From the sparkling clear waters of the Teraja Waterfall to navigating through the ruins of centuries-old temples in Siem Reap. Put on your explorer hat, pack your sense of adventure and let’s go!

1. Archeological marvel in Siem Reap

We’ve all seen it before, the iconic photo of the Angkor Wat at sunrise mirrored in a lake. Simply stunning.

If you’ve got a long weekend to spare and are looking to awaken the lndiana Jones in you, then Siem Reap is the choice destination.

Angkor Wat literally translates to the “Temple City”, and surrounding this gargantuan monument are smaller ones which are just as beautiful and satisfying to explore.

What to expect?

The Angkor Wat and the temples that surround it sit on a land measuring over 150 acres. Whilst you do not have to explore the whole area, you still need to be prepared for a lot of walking and sweating.

The best time to go is before sunrise for that picture-perfect opportune moment when the first rays of daylight touch the temple. However, expect a long queue at the ticket purchasing area.

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Your hotel can arrange for transport to get there and it should not cost more than $35 for a return trip. Alternatively, there are a lot of tuktuks ready to zip you away.

Which temples to visit?

Including the Angkor Wat itself, there are eight other temples in the vicinity. But if you’re strapped for time and have to choose just three (besides the main temple), then these are the top picks:

  • The Bophuan Temple which, upon climbing to its highest point, will offer you an aerial view of what was once the city of Angkor Thom.
  • Ta Prohm, made famous by the Tomb Raider movie, this temple is one of the most popular.
  • Bayon Temple, which will impress you with carvings of stone faces and indulge your sense of adventure with its maze-like passages.

2. Beach getaway in Kudat

Photo: Courtesy of Sabah Tourism

It sounds cliché but it is true: the tip of Borneo offers breathtaking views, powder soft sand and clear turquoise waters.

The drive — just three hours from Kota Kinabalu — will add to the experience with its scenic, winding single lane roads eventually leading to Tanjung Simpang Mengayau, Kudat.

Once you reach the headland, it is a sight to behold. As far as the eye can see, you will be treated to the spectacular view where the South China Sea meets the Sulu Sea.

What to do?

There really isn’t much to do but relax and take postcard-perfect sunset photos.

Along the way, you will be greeted by beautiful beaches — Kelambu and Kalampunian  —  inviting you in with its sparkling clear waters and gentle rolling waves. So, be sure to pack some essentials and snorkels too.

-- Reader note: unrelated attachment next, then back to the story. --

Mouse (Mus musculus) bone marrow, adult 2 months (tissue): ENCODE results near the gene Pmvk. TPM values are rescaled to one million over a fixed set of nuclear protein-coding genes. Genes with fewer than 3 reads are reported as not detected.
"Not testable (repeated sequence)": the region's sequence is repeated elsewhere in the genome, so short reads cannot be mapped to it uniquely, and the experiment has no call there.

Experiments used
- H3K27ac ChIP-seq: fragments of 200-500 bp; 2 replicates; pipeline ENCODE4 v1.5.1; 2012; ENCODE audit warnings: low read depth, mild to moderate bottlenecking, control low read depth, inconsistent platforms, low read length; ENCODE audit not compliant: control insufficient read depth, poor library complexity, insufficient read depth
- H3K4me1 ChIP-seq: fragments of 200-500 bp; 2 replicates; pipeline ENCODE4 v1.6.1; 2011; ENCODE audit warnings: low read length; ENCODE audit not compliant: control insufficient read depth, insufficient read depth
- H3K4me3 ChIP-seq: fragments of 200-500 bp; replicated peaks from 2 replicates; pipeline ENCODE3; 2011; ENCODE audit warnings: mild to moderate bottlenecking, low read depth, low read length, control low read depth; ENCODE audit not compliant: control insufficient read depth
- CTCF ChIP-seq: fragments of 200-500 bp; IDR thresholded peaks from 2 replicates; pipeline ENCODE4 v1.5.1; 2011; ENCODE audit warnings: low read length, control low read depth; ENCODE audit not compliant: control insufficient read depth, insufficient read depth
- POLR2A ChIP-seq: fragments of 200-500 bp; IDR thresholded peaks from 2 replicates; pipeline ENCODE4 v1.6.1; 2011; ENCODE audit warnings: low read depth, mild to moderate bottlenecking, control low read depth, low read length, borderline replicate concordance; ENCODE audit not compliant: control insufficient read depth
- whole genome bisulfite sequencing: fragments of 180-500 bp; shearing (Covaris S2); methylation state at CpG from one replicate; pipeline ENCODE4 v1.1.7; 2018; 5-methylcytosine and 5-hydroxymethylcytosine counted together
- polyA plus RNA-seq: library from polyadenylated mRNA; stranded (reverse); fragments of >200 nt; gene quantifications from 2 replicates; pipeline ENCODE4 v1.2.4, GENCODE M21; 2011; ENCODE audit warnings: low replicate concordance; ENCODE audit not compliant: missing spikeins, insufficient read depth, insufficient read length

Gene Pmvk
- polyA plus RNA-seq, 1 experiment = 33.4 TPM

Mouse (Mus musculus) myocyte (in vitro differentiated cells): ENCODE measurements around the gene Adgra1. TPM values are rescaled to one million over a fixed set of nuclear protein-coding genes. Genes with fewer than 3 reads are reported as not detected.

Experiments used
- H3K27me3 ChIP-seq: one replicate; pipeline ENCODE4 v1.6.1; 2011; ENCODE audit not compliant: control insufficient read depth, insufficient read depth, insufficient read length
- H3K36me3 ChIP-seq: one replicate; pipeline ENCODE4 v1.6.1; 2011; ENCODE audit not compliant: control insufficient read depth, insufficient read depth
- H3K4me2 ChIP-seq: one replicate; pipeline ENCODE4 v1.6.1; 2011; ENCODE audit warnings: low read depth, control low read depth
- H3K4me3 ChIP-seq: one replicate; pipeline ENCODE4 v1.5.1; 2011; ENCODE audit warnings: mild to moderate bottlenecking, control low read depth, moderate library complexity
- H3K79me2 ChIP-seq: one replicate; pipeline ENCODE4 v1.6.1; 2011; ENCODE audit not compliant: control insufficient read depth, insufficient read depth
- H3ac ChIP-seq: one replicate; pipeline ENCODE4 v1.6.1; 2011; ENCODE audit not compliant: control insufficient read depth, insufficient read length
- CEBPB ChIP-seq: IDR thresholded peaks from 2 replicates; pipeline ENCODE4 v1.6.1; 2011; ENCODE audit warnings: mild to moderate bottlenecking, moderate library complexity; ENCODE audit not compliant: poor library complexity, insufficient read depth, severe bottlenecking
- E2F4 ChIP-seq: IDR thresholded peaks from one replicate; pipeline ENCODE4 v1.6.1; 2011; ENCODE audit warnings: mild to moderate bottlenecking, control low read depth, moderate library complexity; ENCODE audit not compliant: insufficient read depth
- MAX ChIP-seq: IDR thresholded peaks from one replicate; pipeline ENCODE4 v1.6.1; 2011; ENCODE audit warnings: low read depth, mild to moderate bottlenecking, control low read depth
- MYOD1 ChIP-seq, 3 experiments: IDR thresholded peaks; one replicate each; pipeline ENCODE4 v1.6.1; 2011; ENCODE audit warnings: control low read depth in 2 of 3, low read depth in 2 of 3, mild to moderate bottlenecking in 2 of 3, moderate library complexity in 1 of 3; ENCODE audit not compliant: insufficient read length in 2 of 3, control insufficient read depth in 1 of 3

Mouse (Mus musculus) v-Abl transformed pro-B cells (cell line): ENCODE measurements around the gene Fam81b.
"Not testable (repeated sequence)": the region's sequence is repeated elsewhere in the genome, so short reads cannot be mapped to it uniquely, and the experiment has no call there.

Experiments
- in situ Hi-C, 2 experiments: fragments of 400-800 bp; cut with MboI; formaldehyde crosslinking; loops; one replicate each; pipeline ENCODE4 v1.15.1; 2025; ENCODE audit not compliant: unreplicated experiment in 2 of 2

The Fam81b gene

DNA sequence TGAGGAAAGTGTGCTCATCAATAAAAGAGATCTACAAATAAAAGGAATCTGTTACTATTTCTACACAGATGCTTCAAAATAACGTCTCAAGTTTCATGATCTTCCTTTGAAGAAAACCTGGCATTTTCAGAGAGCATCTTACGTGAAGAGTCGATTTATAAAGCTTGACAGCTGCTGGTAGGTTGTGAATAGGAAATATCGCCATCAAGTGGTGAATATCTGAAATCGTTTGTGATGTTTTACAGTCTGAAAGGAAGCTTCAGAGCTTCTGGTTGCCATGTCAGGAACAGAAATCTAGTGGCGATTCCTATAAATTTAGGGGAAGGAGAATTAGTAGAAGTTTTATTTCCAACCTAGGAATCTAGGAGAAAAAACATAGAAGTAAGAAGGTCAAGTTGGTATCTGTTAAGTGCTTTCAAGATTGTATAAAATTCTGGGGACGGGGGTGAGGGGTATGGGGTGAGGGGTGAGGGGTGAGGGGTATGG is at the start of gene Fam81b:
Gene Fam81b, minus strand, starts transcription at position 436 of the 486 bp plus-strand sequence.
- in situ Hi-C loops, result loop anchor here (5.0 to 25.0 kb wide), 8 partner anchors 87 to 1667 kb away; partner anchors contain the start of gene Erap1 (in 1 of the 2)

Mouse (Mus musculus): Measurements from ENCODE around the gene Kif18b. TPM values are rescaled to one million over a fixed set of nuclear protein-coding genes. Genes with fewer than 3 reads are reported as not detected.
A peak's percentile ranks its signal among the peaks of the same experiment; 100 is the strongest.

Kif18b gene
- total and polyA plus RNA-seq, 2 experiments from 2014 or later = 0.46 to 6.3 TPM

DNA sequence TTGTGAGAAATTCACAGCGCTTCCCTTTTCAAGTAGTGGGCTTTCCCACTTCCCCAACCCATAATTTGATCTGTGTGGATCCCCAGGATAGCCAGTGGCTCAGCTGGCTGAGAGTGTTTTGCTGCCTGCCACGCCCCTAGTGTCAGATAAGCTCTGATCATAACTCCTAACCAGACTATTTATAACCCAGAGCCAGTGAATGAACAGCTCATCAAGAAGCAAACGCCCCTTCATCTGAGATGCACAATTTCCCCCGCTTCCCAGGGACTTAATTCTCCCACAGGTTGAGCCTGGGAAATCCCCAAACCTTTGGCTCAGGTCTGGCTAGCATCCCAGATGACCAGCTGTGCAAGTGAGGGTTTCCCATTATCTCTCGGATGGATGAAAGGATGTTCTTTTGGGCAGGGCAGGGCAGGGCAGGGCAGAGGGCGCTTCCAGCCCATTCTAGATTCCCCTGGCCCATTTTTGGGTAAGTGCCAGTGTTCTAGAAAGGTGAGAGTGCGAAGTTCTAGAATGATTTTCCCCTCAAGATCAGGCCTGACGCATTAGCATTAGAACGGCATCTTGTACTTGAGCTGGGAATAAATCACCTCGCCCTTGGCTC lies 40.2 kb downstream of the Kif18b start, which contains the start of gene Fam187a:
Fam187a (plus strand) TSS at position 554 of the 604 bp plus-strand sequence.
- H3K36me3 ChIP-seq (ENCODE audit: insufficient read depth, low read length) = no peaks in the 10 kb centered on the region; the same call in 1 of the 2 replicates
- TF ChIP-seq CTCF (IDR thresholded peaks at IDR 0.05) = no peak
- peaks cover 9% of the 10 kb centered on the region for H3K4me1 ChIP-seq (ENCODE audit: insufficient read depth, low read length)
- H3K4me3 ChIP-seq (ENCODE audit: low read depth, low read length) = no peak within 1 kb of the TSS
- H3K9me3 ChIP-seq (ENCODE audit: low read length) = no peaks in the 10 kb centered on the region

Where to stay?

Whether you prefer to go glamping in Kudat, stay in a resort or a guesthouse, there’s sure to be an accommodation to suit every budget.

For those who prefer seclusion with access to a private beach, the North Borneo Biostation Resort makes for a great stay. With affordable rates averaging at $100/night for its tropical wooden villas.

If you’re looking for a more conventional stay nearer to the town centre, the Kudat Golf and Marina Resort is your best option.

3. Thermal wonderland in Bandung

Indonesia’s third largest city will leave you spoilt for choice. Bandung has almost everything — from outlet shopping to good eats and even volcanoes.

It is in fact, flanked by two major craters, the Kawah Putih to its south and Tangkuban Perahu to its north. Volcanic activities from thousands of years ago has made Bandung soil fertile and ripe with the bounties of nature.

How to get there?

You can take a three-and-a-half-hour scenic train ride from Jakarta or hire a car. Alternatively, Silk Air, Air Asia and Malaysia Airlines all offer good connectivity.

If you choose to go by train from Jakarta, remember to purchase your ticket early online. Trains depart from the Gambir Station and costs around $70 – $80 for a return journey.

Where to eat?

Make the most out of Bandung’s mountainous terrain and enjoy a bird’s eye view of the city by dining at The View Restaurant in Dago Pakar.

If you’re looking for a place to eat, be one with nature as well as keep your little ones entertained, Dusun Bambu will tick all these boxes. You can sample authentic Sundanese cuisine in little huts by a lake overlookingg paddy fields and let the kids enjoy a little boat ride around. Just be sure to visit in the day time for the full experience.

4. Moroccan relaxation in Kuala Lumpur

Photo: Hammam Spa

While more synonymous to a shopping holiday, nestled in the hustle and bustle of Kuala Lumpur is the nearest place you could go for a hammam.

A hammam is a time-honored tradition in Morocco, not unlike a Turkish bath.